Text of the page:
Weber State University chemistry major Amanda Barnes pulled her long black hair into a ponytail and quietly read the lab instructions. She stopped, walked to the reagent bench and read the instructions again. She stared at each glass stoppered bottle, scrutinizing each chemical name.
“There,” she said. “That’s the one I used instead of ether.”
“That’s ethanol,” the professor said. “I can’t give you credit for this lab. Better luck next time.”
A mistake such as this could happen to any student, but for Barnes, it happens more often than not.
“Some people think I’m crazy to be a chemistry major because I have dyslexia,” she said. “Sometimes I think I’m crazy, but why should you put limitations on yourself?”
Barnes said she didn’t choose chemistry to prove a point, but that it just “sort of happened.”
“I jumped from class to class, program to program, and hadn’t found anything I was passionate about,” she said. “For kicks, I sat down and looked at my friend’s chemistry homework. I skimmed through the book and gave my suggestion. He was dumbfounded and asked how I did that. I didn’t have an answer. I guess, in a way, I just saw it. At that moment, I decided to enroll in my first chemistry course.”
According to the National Center for Learning Disabilities, only 10 percent of students with a learning disability enroll in college within two years after high school graduation, compared to 28 percent of the general population.
Barnes said that when she enrolled at WSU and later became a chemistry major, she never thought of her dyslexia as a disadvantage.
“It didn’t matter, because I had found a piece of me that had been missing,” she said. “An undeniable passion for a subject. For the first time, I didn’t care what my grade would be or how I would be compared to other students. I just wanted to learn.”
As Barnes has progressed through the chemistry program, she noticed her dyslexia was worse based on certain classes and how stressed she was. She quickly learned that during exams, she was the most vulnerable.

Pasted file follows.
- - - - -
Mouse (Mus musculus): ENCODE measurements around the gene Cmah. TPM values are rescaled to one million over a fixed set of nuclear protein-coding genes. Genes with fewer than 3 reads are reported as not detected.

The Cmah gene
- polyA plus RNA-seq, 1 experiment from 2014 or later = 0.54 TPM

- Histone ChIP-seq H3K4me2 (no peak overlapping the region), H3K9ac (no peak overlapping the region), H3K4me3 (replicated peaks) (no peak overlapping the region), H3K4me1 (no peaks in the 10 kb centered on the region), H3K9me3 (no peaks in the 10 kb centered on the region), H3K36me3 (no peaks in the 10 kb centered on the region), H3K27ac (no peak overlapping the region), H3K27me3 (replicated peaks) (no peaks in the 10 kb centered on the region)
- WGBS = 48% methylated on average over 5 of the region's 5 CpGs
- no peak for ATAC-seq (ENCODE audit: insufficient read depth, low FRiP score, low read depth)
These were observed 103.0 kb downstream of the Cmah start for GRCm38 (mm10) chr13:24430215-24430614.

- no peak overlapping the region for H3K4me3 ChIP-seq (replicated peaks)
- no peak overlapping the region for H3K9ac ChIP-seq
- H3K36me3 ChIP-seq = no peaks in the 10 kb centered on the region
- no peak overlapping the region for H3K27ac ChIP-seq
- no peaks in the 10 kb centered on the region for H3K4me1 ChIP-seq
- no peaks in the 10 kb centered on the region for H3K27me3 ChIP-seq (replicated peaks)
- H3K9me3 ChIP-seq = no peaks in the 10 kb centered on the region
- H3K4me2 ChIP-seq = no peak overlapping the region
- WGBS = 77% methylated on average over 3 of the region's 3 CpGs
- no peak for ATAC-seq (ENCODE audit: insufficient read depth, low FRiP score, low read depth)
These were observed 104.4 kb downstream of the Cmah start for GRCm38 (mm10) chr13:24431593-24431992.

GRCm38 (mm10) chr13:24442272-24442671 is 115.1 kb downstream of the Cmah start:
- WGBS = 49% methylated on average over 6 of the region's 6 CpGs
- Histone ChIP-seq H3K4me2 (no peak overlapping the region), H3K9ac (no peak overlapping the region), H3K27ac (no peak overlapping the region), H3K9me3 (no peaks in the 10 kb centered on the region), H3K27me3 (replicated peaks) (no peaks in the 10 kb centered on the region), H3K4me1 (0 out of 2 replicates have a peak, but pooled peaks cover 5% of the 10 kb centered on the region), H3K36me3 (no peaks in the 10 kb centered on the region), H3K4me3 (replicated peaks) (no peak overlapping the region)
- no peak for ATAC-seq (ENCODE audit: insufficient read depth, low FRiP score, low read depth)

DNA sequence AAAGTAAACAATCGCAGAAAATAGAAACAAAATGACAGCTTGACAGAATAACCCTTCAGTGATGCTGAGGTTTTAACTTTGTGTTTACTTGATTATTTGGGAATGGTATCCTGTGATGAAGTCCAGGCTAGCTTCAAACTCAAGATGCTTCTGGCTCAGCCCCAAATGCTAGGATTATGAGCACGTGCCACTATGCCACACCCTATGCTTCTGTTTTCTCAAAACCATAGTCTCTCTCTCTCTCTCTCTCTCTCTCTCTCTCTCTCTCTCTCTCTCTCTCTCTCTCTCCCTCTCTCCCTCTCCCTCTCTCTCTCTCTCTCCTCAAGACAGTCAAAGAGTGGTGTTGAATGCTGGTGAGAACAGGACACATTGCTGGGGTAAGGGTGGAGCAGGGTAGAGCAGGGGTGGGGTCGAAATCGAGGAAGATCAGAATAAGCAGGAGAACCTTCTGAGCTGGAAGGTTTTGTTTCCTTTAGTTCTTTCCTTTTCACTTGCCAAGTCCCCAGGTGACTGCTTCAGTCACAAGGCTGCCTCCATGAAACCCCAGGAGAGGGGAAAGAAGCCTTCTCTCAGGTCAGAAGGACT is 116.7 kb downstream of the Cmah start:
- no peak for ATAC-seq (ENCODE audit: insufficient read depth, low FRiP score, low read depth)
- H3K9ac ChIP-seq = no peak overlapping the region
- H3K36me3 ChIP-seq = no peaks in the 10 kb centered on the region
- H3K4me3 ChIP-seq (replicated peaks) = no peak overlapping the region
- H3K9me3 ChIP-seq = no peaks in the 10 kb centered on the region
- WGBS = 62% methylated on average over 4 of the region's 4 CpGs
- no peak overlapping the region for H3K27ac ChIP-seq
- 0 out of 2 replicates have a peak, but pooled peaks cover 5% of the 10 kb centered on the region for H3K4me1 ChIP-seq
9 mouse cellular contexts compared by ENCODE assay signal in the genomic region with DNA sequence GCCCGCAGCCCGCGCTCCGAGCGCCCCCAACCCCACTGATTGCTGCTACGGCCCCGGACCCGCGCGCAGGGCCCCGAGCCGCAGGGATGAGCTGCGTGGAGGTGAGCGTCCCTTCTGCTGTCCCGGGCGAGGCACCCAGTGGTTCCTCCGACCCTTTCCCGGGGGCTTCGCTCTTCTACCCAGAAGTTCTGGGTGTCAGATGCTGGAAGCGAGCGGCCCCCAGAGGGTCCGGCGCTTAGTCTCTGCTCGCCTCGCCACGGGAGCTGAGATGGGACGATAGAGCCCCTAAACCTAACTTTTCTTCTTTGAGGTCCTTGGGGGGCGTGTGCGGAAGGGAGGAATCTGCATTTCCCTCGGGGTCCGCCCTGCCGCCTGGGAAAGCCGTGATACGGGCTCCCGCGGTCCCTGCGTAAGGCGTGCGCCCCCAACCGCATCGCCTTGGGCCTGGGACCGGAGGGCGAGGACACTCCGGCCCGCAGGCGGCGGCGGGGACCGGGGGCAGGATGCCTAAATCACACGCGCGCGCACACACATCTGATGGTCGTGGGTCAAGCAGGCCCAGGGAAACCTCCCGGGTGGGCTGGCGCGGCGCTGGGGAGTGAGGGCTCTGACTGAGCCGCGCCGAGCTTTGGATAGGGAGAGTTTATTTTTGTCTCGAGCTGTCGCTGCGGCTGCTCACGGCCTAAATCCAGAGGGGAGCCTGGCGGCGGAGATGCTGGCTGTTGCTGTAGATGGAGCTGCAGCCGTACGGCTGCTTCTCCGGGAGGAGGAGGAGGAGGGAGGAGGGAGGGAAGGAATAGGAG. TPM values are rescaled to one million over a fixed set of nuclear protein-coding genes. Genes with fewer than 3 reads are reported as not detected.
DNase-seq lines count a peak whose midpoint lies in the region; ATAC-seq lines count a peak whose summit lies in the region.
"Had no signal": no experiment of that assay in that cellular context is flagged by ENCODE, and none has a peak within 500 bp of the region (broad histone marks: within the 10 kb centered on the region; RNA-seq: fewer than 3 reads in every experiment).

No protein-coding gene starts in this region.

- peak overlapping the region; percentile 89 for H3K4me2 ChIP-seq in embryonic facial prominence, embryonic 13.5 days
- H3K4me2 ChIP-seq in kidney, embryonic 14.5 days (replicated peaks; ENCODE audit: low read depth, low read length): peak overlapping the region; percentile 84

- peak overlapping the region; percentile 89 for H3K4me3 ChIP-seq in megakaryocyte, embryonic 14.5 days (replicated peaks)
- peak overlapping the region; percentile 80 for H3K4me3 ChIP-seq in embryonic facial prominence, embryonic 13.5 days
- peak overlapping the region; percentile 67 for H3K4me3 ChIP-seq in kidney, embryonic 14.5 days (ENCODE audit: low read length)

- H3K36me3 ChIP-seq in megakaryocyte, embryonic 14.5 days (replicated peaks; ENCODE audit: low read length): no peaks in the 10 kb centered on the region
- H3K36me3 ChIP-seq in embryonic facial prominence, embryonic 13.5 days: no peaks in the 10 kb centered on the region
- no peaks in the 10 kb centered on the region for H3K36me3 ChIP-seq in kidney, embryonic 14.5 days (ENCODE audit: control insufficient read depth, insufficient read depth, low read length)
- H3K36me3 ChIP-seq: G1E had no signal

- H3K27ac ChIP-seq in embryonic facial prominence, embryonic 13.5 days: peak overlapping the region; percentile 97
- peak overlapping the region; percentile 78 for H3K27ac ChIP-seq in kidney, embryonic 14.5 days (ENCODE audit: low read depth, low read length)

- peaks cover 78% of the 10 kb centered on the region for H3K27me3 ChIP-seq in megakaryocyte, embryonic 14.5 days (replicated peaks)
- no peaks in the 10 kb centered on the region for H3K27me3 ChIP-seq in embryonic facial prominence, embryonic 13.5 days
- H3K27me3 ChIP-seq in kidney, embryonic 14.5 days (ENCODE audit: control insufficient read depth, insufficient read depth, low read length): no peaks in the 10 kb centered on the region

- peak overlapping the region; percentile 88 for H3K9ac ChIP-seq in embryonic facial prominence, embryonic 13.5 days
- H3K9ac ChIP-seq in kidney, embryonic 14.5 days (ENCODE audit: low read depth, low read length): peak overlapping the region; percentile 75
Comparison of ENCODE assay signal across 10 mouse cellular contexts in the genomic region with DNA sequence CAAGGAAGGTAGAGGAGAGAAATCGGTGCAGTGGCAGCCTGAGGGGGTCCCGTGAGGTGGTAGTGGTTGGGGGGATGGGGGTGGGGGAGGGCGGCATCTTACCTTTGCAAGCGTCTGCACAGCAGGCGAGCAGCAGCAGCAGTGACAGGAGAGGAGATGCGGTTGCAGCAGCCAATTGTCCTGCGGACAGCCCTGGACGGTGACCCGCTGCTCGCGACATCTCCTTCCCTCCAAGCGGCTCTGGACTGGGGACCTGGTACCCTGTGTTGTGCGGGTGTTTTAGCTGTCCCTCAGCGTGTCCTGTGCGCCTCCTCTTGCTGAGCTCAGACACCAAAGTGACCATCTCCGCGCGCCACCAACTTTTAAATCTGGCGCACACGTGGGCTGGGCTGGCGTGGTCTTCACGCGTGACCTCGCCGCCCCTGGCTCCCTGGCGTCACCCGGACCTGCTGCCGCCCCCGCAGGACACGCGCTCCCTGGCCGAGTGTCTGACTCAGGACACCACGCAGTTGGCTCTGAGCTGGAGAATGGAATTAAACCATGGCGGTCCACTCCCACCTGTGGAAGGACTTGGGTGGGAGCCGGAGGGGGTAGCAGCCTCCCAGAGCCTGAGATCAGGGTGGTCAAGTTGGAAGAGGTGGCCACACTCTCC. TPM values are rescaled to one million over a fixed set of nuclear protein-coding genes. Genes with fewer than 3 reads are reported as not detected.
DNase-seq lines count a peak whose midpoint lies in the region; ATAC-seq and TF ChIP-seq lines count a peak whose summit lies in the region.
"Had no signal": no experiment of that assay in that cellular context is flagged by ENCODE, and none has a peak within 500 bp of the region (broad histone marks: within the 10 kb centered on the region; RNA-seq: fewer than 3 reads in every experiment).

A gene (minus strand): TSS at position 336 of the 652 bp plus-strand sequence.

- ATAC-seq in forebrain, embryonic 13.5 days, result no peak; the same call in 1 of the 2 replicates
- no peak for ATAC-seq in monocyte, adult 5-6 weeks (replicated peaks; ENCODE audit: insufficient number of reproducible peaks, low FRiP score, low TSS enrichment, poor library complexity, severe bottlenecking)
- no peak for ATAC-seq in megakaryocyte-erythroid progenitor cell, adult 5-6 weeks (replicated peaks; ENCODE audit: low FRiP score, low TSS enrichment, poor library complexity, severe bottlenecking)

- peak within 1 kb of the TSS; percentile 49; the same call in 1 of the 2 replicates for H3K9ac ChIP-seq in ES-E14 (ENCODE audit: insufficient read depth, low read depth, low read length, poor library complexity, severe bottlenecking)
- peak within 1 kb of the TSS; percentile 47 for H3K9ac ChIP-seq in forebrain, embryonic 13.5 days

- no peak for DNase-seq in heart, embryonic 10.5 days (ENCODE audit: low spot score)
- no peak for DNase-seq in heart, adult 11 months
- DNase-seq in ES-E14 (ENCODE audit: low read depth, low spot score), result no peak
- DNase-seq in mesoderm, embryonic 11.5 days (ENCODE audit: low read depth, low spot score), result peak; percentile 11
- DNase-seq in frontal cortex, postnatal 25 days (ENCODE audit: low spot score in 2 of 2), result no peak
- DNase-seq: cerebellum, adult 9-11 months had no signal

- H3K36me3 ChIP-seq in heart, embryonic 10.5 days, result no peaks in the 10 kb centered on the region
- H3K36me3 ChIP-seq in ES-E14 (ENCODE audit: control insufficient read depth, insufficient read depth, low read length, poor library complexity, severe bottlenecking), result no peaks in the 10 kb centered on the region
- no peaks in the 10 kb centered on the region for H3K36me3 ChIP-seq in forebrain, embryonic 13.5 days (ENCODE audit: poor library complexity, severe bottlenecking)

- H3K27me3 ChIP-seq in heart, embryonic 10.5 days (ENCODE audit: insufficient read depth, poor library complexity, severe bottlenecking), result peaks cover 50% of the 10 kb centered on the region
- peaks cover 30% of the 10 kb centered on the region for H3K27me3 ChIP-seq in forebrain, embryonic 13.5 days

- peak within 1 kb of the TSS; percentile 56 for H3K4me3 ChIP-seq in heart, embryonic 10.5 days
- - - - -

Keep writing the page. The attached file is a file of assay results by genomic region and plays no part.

“Sometimes, no matter how many times I read a sentence, I can’t make sense of (it),” she said. “Once, during a physics exam, I worked through the entire problem, and at the end, it came down to four divided by two. I answered one-half. And I failed all because I had switched two numbers.”
Barnes said that while she has used the WSU Services Students with Disabilities Center in the past, she likes to keep a low profile and wants other students who really need help to be able to get it.
Angela McLean, a disability service specialist at the center, disagreed with Barnes’ idea.
“We are here to help the students any way we possibly can,” she said. “We can’t help the student unless they come to us and have the correct paperwork. We can help provide students with learning disabilities such as dyslexia by having their exams digitally converted, having someone to read the test aloud to them or having extra time to complete it.”
McLean said that in an average semester, the center serves about 300–500 students. This averages out to about 3 percent of the student population at WSU.
“Often people think about a disability as being a physical disability, such as a wheelchair or blindness,” McLean said. “Sometimes people are shocked when they hear that we serve that many students, but they don’t realize that most of these students have hidden disabilities such as learning, medical or psychological.”
Barnes said that despite her apparent disadvantage as a chemistry student, she remains optimistic and excited for graduation.
“This is the only life I know,” she said. “I am aware that some people are quick to judge with what society labels as a disability. I would regret not trying. Life has its ups and downs. It’s a crazy little roller coaster and I am just here for the ride.”
More information on Services for Students with Disabilities is available at http://weber.edu/ssd.